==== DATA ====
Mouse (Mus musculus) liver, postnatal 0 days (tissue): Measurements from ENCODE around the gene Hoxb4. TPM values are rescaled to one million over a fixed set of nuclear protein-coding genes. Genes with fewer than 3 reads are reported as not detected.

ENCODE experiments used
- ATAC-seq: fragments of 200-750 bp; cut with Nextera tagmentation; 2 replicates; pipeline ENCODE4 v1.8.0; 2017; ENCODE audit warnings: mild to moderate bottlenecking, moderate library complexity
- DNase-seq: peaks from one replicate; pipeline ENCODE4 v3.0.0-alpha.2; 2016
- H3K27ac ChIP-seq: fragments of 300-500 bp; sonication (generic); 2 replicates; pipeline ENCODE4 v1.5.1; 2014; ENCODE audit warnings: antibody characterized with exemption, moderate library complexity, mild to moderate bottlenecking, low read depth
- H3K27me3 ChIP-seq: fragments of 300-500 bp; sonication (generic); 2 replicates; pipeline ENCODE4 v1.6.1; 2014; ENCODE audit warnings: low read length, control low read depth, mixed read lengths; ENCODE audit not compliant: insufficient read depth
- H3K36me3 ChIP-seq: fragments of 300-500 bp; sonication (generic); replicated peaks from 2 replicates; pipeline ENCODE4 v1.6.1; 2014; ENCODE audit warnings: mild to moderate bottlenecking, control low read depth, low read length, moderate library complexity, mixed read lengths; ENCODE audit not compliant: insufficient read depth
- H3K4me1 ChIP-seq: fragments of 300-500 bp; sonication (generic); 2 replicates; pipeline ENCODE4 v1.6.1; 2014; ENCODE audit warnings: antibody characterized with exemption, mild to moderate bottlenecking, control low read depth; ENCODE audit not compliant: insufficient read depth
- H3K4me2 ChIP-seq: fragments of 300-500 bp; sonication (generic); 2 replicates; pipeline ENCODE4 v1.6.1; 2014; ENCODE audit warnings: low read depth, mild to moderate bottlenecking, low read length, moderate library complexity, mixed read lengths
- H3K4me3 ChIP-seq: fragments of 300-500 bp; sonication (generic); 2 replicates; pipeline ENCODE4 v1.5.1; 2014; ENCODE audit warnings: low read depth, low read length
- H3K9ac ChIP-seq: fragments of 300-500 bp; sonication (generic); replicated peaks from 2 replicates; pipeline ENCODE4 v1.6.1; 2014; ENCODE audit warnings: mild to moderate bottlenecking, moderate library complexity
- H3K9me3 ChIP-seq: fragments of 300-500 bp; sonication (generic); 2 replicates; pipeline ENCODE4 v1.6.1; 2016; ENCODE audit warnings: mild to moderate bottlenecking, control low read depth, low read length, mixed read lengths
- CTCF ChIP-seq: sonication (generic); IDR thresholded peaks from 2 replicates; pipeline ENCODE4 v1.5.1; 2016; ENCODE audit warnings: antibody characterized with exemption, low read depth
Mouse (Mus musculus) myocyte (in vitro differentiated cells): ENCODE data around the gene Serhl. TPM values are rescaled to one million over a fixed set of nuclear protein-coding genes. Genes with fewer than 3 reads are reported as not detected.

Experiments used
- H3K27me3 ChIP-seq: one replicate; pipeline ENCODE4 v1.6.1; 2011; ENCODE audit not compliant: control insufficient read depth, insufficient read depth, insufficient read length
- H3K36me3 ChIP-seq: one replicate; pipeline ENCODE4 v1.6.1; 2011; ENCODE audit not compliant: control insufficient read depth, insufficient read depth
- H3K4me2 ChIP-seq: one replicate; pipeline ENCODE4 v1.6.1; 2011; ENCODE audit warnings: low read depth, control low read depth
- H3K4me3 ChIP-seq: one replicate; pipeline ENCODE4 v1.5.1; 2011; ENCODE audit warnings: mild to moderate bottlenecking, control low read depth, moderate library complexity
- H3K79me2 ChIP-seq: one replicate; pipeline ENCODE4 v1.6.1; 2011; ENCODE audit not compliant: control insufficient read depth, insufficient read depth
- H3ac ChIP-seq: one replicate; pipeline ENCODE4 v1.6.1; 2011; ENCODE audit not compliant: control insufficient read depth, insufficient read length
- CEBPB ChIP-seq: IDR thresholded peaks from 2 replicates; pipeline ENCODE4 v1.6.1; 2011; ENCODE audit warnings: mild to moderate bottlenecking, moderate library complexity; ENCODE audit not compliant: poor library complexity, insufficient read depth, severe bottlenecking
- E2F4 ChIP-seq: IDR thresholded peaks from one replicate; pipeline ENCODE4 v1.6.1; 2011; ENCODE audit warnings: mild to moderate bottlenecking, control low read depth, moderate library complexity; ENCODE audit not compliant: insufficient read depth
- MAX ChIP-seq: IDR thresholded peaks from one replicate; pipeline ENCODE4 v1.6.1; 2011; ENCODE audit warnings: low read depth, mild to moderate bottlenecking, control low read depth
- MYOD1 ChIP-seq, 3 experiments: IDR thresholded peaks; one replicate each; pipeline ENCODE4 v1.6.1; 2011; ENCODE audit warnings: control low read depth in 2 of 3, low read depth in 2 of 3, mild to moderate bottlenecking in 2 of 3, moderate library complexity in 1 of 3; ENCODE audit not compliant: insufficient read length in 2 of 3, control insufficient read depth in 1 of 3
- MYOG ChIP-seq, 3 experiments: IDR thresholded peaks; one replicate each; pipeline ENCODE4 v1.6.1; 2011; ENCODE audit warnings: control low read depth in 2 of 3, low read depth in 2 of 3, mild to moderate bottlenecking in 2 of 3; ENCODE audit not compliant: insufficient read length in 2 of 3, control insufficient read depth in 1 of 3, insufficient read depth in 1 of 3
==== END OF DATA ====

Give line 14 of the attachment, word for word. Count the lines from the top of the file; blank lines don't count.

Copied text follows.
Mouse (Mus musculus) myocyte (in vitro differentiated cells): ENCODE data around the gene Serhl. TPM values are rescaled to one million over a fixed set of nuclear protein-coding genes. Genes with fewer than 3 reads are reported as not detected.